For a blog that is mainly concerned with EU politics (when we are not darting off to follow the hystérie du jour), we try to distance ourselves from domestic – and especially – party politics.
However, it has always been the case that our problems with the EU, and the very fact of our membership, lie not in Brussels but here. Never let it be forgotten that we remain in the EU because our Parliament as a body permits it. Within one day, if it so wished, it could repeal the European Communities Act, and we would be out.
What happens over here, therefore, is just as important to this blog as the other (some so-called) political blogs, perhaps more so as we are virtually the only major British blog which is consistently confronting the "elephant in the room", its continued presence illustrating the wilful determination of the political classes not even to recognise the existence of the problem, much less deal with it.
Between the two main parties, any expectation that this situation will improve is pretty forlorn but, of the two – in theory – there is a greater expectation (possibly entirely unrealistic) that it will be the Conservatives who will address some of the issues. It is, therefore, of some interest to us that this Party gets into office at the next election. This should have been a shoe-in but, given recent events, it is now not entirely certain.
To win – and then in any event, to form an effective government – the Conservatives must be, above all else, an effective opposition, and thence mount a credible campaign.
Thus, in a week when it was officially recognised that Britain was in recession and, on the day when the pound nose dived, the response of the shadow chancellor, George Osborne, was of some interest, his offering being posted on Tory Diary with the graphic reproduced below.
Osborne's textual response was as follows:
Once again, under Labour, the pound in your pocket is worth less. Indeed Gordon Brown has set a new record for Labour Governments, but it's not one he's likely to boast about. The 25 percent fall in the value of the pound over the last year is even greater than the devaluations under Jim Callaghan and Harold Wilson. It's a sign that international investors think Britain is badly prepared, as boom turns to bust.This brought from me this pained response:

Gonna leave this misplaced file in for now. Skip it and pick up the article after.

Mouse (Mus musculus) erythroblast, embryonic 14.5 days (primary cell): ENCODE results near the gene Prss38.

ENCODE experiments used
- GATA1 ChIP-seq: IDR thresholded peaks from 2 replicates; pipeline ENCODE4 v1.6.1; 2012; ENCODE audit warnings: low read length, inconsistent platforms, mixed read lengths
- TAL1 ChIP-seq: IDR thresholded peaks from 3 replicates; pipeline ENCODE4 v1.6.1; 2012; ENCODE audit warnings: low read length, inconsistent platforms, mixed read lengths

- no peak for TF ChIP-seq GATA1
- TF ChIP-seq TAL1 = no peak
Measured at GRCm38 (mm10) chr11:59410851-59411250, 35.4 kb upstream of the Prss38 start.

I do not think you even begin to understand how badly this type of "Tory tribalism" plays out in the real world. You may happily discuss how Mr Cameron has "decontaminated" the Tory brand, but what you need to understand is that the greater "contamination" is with the generic politician brand. This is making it worse.Picking up just one point from this, we aver that we need "clinical" opposition. This brings to mind the Saatchi poster of 1978 which is largely credited with winning the 1979 election for the Conservatives (illustrated at the top of this post).
Cameron was right in his early days when he pledged to end "Punch and Judy" politics, but we are seeing more of this than ever before - this post is a classic example. Iain Martin wrote an excellent piece in The Daily Telegraph yesterday pointing out that the impression with many voters was that the Tories were treating politics as a "game". I commented on this, applauding him. He was and is right.